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I assume the Kuwaiti visit will be less of an issue - do you know anything about that? –  hippietrail Sep 16 '11 at 12:40
    
Updated my answer according to your comment. Short answer: nobody knows, it's arbitrary. –  Adam Matan Sep 16 '11 at 15:10

I visited Israel in August 2012 after having been in Iran in January that year.

The first immigration person I got was not happy about the Iranian visa and stamp, and seemed incredulous that I would ever want to go there. He actually said "There is nothing worth seeing in Iran". He asked me a lot of pointed questions, and was slightly aggressive, then sent me to wait for secondary processing.

After a 30+ minute wait I was then shepherded into an office and grilled by a female IDF agent. They ask a lot of questions they don't even know the answers to, such as where you went to school and where your grandparents were born - the point is they are looking for 'tells', not that they are checking the answers themselves.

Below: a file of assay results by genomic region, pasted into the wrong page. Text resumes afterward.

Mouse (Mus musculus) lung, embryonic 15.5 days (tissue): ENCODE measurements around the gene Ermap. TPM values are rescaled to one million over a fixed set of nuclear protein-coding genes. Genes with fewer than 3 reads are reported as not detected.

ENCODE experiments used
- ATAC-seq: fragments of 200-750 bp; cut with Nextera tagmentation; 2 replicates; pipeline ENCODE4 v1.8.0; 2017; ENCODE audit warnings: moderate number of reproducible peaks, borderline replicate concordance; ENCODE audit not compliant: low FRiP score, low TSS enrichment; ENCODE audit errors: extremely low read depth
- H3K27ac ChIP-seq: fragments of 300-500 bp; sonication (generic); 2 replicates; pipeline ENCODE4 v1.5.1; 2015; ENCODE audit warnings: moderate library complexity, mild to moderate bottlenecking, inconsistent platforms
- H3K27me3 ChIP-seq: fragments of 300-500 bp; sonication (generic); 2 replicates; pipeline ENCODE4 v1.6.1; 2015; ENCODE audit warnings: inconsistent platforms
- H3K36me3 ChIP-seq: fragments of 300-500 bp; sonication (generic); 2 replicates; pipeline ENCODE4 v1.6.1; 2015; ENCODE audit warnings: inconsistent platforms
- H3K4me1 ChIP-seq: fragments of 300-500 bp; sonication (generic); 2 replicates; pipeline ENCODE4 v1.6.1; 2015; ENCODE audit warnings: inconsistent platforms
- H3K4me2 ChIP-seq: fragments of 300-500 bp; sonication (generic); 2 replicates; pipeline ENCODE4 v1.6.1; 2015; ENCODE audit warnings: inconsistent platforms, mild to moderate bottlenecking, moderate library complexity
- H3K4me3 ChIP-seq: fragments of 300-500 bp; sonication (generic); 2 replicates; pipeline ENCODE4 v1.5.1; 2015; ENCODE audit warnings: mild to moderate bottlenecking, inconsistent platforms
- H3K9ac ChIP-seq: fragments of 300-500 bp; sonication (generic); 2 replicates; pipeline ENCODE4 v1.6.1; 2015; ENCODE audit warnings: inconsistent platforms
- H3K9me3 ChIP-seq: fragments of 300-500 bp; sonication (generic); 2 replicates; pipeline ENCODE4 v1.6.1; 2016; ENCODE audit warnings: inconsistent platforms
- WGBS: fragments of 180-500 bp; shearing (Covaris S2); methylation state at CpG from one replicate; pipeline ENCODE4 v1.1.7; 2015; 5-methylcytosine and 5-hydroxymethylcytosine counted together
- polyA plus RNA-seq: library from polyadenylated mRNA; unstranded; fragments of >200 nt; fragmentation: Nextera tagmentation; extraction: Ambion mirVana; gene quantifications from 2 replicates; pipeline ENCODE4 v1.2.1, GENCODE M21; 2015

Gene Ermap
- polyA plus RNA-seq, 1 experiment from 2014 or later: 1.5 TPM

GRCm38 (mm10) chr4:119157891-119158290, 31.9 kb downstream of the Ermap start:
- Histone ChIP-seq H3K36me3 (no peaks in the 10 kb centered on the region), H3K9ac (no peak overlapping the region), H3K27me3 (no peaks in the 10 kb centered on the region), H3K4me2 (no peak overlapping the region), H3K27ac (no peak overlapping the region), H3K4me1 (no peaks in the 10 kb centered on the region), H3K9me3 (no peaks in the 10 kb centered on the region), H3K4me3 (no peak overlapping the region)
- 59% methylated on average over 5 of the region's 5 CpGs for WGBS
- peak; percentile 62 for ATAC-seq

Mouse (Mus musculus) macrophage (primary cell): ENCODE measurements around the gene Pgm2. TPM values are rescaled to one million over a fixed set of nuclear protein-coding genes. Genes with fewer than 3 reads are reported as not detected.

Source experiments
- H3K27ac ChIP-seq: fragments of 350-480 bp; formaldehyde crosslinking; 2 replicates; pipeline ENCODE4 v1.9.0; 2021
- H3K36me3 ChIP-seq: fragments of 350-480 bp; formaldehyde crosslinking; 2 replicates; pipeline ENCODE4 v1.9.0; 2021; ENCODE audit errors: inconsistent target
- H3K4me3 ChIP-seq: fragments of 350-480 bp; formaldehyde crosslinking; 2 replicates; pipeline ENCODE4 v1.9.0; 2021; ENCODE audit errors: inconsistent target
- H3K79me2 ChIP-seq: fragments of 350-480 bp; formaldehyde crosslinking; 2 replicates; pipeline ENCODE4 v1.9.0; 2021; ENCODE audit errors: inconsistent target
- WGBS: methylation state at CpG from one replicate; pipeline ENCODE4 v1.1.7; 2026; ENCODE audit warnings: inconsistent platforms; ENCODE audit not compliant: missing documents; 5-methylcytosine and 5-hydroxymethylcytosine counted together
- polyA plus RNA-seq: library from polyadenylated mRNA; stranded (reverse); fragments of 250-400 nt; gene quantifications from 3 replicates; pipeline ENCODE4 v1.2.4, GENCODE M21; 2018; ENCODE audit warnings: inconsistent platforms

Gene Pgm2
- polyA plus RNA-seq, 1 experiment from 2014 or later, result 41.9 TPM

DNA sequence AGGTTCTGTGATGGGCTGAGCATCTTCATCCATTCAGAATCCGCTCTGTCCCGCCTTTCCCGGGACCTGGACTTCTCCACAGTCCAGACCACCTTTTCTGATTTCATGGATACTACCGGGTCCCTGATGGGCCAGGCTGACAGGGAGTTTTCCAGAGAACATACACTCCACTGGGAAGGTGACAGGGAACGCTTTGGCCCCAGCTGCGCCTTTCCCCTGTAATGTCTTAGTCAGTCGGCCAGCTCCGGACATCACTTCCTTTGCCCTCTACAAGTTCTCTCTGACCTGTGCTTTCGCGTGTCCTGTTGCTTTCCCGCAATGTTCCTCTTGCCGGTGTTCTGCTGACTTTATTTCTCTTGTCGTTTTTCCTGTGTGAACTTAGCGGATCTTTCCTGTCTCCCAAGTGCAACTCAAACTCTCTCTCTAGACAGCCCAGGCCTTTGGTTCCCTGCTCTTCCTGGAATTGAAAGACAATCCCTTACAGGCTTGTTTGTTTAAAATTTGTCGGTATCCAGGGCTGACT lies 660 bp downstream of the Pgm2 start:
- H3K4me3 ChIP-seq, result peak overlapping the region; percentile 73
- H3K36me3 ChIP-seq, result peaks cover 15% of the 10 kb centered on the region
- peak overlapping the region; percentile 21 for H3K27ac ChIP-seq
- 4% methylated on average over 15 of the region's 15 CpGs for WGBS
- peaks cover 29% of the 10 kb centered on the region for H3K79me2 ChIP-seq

If your story checks out, and they don't think you are an activist (or terrorist!) it is highly likely that they will let you into the country. I was there for the wedding of a close friend, and they ended up calling him to verify that, and once they'd spoken that seemed to clinch it and they let me in.

The grilling was pretty full-on though - I was really freaking out, and tried to make the situation better with humor but they are too disciplined and have had their sense of humor trained out of them. At one point the girl (she was really only a girl, early 20s maybe) pointed down at my hands, which were shaking like I had Parkinsons and said, with deadpan face - "You are shaking. Why are you shaking? Are you nervous?"